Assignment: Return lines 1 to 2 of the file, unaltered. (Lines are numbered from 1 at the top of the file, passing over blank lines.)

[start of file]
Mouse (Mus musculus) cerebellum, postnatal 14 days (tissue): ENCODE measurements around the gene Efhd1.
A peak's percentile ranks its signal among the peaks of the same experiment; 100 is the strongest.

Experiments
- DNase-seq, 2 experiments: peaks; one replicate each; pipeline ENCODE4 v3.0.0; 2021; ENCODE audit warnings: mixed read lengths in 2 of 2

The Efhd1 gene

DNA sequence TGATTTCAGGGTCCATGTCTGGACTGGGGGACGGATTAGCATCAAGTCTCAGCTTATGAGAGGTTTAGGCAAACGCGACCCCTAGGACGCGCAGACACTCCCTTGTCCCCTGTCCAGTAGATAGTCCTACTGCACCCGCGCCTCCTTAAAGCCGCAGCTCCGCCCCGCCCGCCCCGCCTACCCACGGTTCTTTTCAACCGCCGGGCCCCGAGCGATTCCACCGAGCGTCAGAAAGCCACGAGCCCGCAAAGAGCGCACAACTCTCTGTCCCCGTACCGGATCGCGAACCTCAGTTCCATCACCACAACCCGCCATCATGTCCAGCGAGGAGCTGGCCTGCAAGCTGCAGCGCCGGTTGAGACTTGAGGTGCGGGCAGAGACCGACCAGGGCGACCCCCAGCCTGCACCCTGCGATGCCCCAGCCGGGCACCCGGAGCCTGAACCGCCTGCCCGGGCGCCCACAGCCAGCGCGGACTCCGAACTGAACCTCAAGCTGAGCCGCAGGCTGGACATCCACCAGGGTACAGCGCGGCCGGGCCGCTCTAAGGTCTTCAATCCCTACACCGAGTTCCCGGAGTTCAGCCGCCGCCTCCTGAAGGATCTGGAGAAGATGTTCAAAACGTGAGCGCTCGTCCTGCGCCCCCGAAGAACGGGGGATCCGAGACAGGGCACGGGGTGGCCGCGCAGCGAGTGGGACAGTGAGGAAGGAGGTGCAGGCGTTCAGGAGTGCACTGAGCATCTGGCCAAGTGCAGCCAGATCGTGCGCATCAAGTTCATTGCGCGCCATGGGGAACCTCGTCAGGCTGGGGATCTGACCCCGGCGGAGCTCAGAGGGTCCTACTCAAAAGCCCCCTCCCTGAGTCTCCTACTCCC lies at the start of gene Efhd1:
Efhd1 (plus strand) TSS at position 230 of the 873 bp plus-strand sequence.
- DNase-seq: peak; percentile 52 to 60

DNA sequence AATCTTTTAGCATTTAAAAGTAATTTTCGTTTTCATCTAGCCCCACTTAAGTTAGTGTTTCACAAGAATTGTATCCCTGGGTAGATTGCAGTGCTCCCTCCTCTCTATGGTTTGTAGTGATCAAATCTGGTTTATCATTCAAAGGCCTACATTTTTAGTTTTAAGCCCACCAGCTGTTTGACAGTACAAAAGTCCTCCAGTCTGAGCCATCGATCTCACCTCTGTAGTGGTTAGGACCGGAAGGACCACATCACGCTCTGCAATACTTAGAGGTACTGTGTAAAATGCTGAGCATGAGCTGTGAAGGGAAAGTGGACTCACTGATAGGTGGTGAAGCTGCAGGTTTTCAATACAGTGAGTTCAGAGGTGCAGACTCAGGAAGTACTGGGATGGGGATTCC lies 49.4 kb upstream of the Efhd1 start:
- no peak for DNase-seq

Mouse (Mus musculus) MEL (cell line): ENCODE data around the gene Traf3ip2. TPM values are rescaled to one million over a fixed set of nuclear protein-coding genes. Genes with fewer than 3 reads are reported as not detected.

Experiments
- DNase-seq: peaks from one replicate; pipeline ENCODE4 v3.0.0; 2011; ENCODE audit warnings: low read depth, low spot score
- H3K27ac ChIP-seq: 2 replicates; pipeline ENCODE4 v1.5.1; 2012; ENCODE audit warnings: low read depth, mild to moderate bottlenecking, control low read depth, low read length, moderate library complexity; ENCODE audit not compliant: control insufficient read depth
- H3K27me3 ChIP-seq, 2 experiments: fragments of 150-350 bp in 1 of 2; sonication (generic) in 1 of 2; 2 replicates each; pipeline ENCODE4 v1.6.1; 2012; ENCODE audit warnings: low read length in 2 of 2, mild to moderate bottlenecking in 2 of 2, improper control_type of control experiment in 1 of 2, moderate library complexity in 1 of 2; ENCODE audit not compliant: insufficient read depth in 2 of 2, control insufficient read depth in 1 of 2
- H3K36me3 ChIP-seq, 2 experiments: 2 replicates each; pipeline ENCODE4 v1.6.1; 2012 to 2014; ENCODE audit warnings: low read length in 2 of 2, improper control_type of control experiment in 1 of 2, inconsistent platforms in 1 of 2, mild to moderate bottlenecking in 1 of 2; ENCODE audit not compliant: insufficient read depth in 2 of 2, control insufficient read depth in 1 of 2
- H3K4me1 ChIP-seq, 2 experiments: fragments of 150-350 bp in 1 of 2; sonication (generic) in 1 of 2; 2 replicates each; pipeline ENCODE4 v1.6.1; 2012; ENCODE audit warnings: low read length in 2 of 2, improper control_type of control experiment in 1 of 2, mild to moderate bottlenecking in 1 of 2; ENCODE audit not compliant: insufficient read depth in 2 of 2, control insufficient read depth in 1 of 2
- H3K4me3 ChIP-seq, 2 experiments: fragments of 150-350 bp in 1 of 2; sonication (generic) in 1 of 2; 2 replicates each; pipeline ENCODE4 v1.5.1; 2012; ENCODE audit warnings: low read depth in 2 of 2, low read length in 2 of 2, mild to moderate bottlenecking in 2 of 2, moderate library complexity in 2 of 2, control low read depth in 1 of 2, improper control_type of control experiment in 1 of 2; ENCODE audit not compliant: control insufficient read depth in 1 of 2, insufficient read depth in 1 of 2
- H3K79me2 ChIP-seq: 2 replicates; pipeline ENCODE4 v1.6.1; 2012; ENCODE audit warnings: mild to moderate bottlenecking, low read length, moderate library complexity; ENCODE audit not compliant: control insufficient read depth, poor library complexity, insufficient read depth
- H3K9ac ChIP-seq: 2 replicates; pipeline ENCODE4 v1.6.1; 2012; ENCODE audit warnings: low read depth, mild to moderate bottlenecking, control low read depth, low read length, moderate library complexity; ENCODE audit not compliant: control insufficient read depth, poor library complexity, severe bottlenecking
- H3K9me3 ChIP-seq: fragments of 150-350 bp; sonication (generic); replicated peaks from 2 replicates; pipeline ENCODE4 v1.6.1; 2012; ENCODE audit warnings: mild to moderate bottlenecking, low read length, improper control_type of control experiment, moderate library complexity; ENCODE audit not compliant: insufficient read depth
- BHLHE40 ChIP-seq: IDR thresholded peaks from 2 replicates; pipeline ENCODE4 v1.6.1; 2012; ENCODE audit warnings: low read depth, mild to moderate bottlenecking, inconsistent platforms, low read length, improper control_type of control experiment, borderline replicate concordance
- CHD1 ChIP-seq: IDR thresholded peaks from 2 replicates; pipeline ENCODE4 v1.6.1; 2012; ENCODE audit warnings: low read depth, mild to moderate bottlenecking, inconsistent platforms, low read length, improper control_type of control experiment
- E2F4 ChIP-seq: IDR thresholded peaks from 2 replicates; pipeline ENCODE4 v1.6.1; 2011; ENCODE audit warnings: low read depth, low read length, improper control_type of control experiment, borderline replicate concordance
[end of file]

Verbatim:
Mouse (Mus musculus) cerebellum, postnatal 14 days (tissue): ENCODE measurements around the gene Efhd1.
A peak's percentile ranks its signal among the peaks of the same experiment; 100 is the strongest.